Brute force approach. All data is just a sequence of bits. Can treat key as a gigantic number and use it as an array index. Requires exponentially large amounts of memory.
Hashing. Instead of using the entire key, represent entire key by a smaller value. In Java, we hash objects with a hashCode() method that returns an integer (32 bit) representation of the object.
hashCode() to index conversion. To use hashCode() results as an index, we must convert the hashCode() to a valid index. Modulus does not work since hashCode may be negative. Taking the absolute value then the modulus also doesn't work since Math.abs(Integer.MIN_VALUE) is negative. We use hashCode & 0x7FFFFFFF instead before taking the modulus.
Hash function. Converts a key to a value between 0 and M-1. In Java, this means calling hashCode(), setting the sign bit to 0, then taking the modulus.
Designing good hash functions. Requires a blending of sophisticated mathematics and clever engineering; beyond the scope of this course. Most important guideline is to use all the bits in the key. If hashCode() is known and easy to invert, adversary can design a sequence of inputs that result in everything being placed in one bin. Or if hashCode() is just plain bad, same thing can happen.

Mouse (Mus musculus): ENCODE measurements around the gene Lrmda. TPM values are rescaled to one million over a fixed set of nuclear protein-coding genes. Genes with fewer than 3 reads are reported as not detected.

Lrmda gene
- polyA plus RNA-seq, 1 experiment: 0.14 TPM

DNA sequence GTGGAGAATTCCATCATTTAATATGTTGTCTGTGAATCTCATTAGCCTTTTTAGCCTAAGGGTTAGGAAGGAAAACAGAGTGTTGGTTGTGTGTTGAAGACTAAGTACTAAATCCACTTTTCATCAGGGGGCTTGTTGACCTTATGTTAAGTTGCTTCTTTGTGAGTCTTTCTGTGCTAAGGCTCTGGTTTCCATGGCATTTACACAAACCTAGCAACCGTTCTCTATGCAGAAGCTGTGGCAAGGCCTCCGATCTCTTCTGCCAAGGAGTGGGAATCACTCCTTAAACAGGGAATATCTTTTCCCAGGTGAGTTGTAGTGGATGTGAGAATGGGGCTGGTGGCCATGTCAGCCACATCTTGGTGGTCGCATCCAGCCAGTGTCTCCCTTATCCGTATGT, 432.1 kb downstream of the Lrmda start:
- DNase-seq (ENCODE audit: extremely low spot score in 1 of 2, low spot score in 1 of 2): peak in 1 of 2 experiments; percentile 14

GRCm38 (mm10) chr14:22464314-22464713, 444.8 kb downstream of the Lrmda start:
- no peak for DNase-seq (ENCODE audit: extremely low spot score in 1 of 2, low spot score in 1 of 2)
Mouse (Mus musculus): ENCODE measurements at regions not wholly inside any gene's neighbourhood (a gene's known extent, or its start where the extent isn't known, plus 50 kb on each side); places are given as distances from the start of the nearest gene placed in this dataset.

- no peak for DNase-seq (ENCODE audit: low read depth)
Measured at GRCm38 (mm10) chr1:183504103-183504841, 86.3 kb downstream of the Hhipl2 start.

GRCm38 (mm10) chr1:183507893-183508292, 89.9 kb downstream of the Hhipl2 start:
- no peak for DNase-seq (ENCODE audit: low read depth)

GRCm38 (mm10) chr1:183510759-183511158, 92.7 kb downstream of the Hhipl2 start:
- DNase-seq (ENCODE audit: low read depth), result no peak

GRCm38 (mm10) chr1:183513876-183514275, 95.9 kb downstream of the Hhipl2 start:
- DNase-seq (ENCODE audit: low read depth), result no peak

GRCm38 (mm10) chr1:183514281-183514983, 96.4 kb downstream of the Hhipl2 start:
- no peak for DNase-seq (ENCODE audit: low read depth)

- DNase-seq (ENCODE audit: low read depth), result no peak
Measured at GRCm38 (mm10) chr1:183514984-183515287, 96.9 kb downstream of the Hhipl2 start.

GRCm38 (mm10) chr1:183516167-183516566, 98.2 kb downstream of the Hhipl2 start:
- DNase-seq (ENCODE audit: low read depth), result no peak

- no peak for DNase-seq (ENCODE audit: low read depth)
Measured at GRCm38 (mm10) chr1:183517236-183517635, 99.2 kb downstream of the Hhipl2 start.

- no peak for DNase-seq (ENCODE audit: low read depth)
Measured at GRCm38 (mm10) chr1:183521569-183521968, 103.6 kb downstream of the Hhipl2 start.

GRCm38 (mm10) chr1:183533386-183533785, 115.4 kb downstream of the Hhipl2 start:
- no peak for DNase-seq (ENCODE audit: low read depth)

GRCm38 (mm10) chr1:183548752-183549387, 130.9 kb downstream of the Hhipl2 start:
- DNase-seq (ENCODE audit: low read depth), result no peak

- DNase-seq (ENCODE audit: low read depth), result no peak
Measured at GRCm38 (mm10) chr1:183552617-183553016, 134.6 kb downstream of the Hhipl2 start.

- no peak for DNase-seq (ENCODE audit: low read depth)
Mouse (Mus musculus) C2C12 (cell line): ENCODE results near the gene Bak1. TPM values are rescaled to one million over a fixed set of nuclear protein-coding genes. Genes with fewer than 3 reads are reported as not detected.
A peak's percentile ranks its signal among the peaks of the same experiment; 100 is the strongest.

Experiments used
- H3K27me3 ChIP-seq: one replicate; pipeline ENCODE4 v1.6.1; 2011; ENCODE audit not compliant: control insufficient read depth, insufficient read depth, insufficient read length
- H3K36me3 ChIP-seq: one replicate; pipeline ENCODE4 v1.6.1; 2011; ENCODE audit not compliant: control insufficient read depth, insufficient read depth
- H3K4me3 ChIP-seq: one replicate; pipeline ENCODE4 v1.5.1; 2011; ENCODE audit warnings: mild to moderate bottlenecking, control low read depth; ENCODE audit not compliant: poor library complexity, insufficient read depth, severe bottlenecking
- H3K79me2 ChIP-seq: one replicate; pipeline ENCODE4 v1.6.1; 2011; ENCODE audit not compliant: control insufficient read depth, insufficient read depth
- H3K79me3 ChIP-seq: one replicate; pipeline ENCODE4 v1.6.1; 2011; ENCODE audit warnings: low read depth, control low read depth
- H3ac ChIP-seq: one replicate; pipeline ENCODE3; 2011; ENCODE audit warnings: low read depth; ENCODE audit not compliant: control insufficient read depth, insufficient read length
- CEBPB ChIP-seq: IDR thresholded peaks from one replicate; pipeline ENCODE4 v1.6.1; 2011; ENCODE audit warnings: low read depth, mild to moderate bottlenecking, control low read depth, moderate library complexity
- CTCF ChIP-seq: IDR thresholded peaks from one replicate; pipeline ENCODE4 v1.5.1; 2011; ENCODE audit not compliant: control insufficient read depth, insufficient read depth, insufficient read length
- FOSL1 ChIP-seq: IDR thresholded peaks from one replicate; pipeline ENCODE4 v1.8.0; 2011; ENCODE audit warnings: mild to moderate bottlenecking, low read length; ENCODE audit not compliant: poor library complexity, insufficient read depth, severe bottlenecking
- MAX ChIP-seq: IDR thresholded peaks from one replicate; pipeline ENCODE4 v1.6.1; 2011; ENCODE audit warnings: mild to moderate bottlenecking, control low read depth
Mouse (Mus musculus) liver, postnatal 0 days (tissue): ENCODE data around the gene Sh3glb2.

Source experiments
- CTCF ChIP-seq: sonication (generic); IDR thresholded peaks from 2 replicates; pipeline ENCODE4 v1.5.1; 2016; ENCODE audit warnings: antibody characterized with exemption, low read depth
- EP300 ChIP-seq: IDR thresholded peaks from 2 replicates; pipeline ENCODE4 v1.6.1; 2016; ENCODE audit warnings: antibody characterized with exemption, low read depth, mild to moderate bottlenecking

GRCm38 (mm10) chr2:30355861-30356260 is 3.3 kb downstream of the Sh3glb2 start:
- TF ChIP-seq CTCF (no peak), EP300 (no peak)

Uniform hashing assumption. For our analyses below, we assumed that our hash function distributes all input data evenly across bins. This is a strong assumption and never exactly satisfied in practice.
Collision resolution. Two philosophies for resolving collisions discussed in class: Separate chaining and 'open addressing'. We didn't use the term open addressing, but it's where you use empty array entries to handle collisions, e.g. linear probing.
Separate-chaining hash table. Key-value pairs are stored in a linked list of nodes of length M. Hash function tells us which of these linked lists to use. Get and insert both require potentially scanning through entire list.
Resizing separate chaining hash tables. Understand how resizing may lead to objects moving from one linked list to another. Primary goal is so that M is always proportional to N.
Performance of separate-chaining hash tables. Cost of a given get, insert, or delete is given by number of entries in the linked list that must be examined.
Linear-probing hash tables. If the space that should be occupied by a key is already occupied by something else, try the space to the right. If that's occupied, go right more. Repeat. This philosophy works for get and insert.
Performance of linear-probing hash tables. As before, performance determined by number of entries in the key array that must be examined.
Key | Value | hashCode() | Index |
---|---|---|---|
13 | A | 4 | 4 |
15 | B | 6 | 1 |
2 | C | 2 | |
34 | D | 7 | |
16 | E | 7 | |
100 | F | 1 |